The Religious Freedom Reformation Act (RFRA) is a bill passing through the Michigan legislature that is supported by many Republicans, namely Jace Bolger. It passed through the House of Representatives with a vote of 59-50 and is due to make its way to the Michigan Senate. If passed, it will go to Governor Rick Snyder, where he is sure to make the bill into law.
The RFRA bill has been dubbed the “license to discriminate bill,” which in essence is what the bill allows. The bill gives employers the right to use their religious denomination as a reason to discriminate against others. The bill gives no restrictions as to how discrimination can occur or in what places. Accordingly, anyone in any job, including governmental positions, could fire an employee, refuse service, or turn away an applicant if there were something that supposedly went against his or her religion.
One of the most troubling elements of the discrimination is that doctors, EMTs and nurses could refuse to do elements of their jobs, along with teachers or pharmacists. If someone is gay, a doctor–even though has sworn to treat patients in the Hippocratic Oath–can refuse to treat him, even if it is in an emergency situation; also, a pharmacist can refuse to fill a prescription for HIV medication or birth control if his or her faith deemed this immoral; a teacher can refuse to teach the student who comes from the home of a same sex couple.
The discrimination seems to be pointed more towards homosexuals, but could encompass other minority groups. A lot of the discrimination can come from initial judgement of race or religious denomination based on the sense of sight. All ethnicities can be affected. It isn’t only Christians who reserve the right to discriminate–although it may seem like they will be the majority who will– it is all religions.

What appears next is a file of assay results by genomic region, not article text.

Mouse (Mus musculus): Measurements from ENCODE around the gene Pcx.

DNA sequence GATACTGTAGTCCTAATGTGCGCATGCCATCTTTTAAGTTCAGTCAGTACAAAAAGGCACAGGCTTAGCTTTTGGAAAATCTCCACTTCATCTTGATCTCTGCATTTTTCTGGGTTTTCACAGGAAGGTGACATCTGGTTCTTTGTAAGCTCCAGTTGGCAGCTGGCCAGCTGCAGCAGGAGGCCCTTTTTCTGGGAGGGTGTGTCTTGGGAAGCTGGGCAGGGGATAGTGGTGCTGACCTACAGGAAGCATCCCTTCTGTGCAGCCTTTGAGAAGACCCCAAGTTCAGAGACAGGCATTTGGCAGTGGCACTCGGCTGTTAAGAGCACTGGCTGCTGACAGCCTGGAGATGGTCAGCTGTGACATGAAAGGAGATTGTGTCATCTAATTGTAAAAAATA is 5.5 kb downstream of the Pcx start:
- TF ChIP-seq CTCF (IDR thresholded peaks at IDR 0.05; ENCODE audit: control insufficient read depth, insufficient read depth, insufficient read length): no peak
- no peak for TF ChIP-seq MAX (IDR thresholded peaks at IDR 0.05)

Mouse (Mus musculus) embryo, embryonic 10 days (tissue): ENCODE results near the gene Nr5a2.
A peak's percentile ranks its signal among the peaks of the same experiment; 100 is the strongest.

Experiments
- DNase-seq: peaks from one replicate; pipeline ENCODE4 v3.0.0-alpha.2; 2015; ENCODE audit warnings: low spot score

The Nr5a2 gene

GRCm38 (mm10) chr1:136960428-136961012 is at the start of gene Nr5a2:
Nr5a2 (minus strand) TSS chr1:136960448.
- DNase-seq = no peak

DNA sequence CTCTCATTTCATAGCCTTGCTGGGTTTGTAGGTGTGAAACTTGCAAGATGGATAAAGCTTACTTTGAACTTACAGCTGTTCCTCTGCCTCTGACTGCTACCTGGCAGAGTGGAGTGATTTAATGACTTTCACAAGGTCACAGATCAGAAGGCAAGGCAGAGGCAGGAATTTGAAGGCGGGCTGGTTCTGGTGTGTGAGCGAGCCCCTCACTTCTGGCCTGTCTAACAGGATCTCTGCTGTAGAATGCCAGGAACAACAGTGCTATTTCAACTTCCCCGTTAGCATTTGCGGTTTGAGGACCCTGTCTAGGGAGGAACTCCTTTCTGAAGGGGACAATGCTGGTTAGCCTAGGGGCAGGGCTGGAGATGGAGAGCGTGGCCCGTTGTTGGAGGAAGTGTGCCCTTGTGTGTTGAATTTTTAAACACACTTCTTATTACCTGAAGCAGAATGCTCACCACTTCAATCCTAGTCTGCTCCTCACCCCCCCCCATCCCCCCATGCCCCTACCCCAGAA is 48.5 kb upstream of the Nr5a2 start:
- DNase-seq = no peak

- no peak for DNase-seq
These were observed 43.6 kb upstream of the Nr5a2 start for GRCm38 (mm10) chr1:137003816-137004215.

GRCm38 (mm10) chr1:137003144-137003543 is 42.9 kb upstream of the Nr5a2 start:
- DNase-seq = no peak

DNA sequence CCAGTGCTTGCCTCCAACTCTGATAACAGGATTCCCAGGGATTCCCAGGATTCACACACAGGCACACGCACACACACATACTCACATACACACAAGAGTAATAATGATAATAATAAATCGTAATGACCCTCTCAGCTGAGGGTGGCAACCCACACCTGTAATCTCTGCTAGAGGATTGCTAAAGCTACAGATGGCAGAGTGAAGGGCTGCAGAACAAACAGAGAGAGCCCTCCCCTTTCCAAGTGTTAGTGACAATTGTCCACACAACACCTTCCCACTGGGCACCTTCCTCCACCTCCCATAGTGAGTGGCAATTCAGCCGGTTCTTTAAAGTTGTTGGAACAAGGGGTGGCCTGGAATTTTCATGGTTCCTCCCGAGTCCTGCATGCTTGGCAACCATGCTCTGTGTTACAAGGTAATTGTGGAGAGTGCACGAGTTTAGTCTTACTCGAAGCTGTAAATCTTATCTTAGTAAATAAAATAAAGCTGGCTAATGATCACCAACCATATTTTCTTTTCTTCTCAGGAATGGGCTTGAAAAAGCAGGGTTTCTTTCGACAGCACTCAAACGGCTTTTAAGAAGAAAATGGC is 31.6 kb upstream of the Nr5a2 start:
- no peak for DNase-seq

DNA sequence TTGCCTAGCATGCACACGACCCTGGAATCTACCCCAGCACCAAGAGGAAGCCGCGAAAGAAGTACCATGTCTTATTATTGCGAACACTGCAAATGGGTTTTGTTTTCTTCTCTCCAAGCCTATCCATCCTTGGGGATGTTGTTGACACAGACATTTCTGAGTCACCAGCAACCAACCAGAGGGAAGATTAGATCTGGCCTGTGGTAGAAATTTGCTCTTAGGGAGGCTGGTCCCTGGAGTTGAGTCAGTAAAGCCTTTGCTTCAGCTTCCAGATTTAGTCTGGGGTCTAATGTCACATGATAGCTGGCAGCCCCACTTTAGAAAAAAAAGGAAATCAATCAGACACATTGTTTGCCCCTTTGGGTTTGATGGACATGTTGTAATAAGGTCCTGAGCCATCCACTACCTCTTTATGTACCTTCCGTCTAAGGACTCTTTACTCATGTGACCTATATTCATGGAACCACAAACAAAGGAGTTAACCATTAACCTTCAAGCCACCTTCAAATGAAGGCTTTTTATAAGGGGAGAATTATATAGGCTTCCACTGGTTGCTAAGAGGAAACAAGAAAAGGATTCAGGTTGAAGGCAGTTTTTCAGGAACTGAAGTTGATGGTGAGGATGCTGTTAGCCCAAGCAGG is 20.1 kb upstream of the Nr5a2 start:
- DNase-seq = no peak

Multiple issues come with the idea that religion is a basis for discrimination. It goes against the idea that church and state should be separate. It could be argued that illegalizing discrimination goes against the church, while legalizing discrimination based on religious ideals violates the rights of others. The RFRA will allow religion to become a basis of discrimination, and as a law, will in turn affect how people do their jobs. People could also falsify their religious ideals to remain intolerant towards people under the façade of religious freedom. Ironically, these people who claim to hold their faiths so dearly may, by denying them care, indirectly murder patients in clear violation of the sixth amendment.
Although it hides behind an innocent-sounding name, it will at best lead to discrimination, and at worst deaths. The RFRA is not a step forward towards freedom, but one backwards toward oppression.